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Is it possible to statistically compare the Cohen's $d$ of two studies in order to determine of one of the two Cohen's $d$s is statistically significantly larger (or smaller) than the other one?

I have calculated Cohen's $d$ for two virtually identical studies. In one study the cohen's $d$ for control group vs. treatment group is $1.05$; in the other study it is $1.31$. In the second study Cohen's $d$ is larger than in the first study. But can I perform a test to determine if the difference is statistically significant? If a statistical test is not possible is there a method / guidelines that would allow me to say if a difference of $0.26$ between the two Cohen's $d$s is small, medium or large (in other words relevant)?

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    $\begingroup$ This is a standard topic in meta-analysis. Note that Cohen's d is biased & needs to be adjusted. You need to know the sample sizes (n's) for this. If you have that, the bias-adjusted standardized mean difference has a variance that is a function of the statistic, so you only need the statistic to form (eg) confidence intervals. In addition, there are chi-squared tests in MA to determine if BASMD's vary more than they 'ought to'. Do you know the constituent n's? $\endgroup$ – gung Nov 21 '13 at 18:13
  • $\begingroup$ Thank you for your answer! Yes, I know the sample sizes of both studies (I ran one study and the other one is a published study) $\endgroup$ – user35129 Nov 22 '13 at 10:57
  • $\begingroup$ I have calculated the d unbiased according to Hedges and Olkin (1985). The chi-square test you are referring to would be the statistic Q? $\endgroup$ – user35129 Nov 22 '13 at 13:32
  • $\begingroup$ Yes, I believe that's what they call it. I think it should be possible from the CIs alone, but the chi-squared test is the standard way. $\endgroup$ – gung Nov 23 '13 at 0:28
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If $d$ is the observed Cohen's d value, then the sampling variance of $d$ is approximately equal to:

$$v = \frac{1}{n_1} + \frac{1}{n_2} + \frac{d^2}{2(n_1+n_2)}.$$

So, to test $H_0: \delta_1 = \delta_2$ (where $\delta_1$ and $\delta_2$ denote the true d values of the two studies), compute:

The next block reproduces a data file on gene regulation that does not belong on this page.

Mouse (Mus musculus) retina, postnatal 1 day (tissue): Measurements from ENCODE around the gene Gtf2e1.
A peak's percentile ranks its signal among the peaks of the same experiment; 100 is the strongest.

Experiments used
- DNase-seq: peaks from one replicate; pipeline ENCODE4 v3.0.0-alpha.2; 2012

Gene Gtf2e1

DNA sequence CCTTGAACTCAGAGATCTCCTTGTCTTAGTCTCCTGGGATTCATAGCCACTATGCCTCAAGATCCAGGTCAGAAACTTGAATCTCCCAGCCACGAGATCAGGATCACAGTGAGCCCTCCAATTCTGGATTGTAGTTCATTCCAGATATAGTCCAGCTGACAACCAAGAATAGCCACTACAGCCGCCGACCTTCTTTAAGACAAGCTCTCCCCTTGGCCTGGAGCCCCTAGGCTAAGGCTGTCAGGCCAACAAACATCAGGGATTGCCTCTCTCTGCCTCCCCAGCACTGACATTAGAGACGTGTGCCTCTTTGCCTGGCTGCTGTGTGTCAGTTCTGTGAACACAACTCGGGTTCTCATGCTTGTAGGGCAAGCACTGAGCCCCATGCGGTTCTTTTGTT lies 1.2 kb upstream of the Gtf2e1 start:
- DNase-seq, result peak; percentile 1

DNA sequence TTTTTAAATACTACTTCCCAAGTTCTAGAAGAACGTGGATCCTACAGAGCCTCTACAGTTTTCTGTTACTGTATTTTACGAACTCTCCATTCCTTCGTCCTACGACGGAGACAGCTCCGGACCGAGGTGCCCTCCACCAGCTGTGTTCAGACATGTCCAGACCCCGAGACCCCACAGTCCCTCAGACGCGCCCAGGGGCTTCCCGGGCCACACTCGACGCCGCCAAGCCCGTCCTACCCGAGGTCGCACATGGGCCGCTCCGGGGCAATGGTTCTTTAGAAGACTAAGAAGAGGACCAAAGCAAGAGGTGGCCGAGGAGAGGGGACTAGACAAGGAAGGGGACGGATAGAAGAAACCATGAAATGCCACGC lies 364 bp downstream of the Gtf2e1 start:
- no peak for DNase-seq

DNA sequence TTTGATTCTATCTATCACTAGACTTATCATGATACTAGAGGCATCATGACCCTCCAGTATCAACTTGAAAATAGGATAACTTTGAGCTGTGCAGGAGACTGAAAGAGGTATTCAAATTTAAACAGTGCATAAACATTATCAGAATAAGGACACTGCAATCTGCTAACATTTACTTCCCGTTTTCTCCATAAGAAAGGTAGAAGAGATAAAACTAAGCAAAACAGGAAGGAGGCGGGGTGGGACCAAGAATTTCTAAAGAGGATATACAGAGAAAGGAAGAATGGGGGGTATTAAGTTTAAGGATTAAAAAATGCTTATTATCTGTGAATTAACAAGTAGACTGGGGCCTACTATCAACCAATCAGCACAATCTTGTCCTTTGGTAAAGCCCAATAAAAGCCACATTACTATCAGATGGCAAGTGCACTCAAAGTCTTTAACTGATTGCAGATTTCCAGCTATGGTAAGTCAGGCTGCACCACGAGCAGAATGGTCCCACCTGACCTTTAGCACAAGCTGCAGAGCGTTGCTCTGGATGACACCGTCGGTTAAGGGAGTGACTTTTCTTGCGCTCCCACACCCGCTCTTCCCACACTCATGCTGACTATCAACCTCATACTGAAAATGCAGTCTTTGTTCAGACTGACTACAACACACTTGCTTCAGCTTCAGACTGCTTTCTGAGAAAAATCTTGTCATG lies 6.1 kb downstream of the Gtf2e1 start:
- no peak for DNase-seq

$$z = \frac{d_1 - d_2}{\sqrt{v_1 + v_2}},$$

which follows approximately a standard normal distribution under $H_0$. So, if $|z| \ge 1.96$, you can reject $H_0$ at $\alpha = .05$ (two-sided).

As mentioned by gung, you could consider applying the bias-correction first, but unless sample sizes are small, the impact on $z$ will be negligible.

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    $\begingroup$ Thanks for this. I thought there was a way to do it directly. In retrospect, this is pretty obvious, but you aren't usually working w/ just 2 $d$s & wonder if they're heterogeneous. $\endgroup$ – gung Nov 25 '13 at 15:55
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    $\begingroup$ If you do a regular meta-analysis on those 2 $d$ values, then the $Q$ test for heterogeneity will just be the square of the $z$ statistic above. So, those two approaches are exactly equivalent. $\endgroup$ – Wolfgang Nov 25 '13 at 16:46
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    $\begingroup$ Excuse me for the ignorant question, but where do these formulas come from? As in, how did you derive them? Second question: if you're comparing effect sizes from two separate samples, why not just do an unpaired t-test, using the d's as the means, and the standard error of the d's (square root of the variances) as the SEMs? Or would you use them as the SD's? Basically, is there any way to get a p value in addition to confidence intervals? $\endgroup$ – Jake Moskowitz Feb 17 '15 at 2:28

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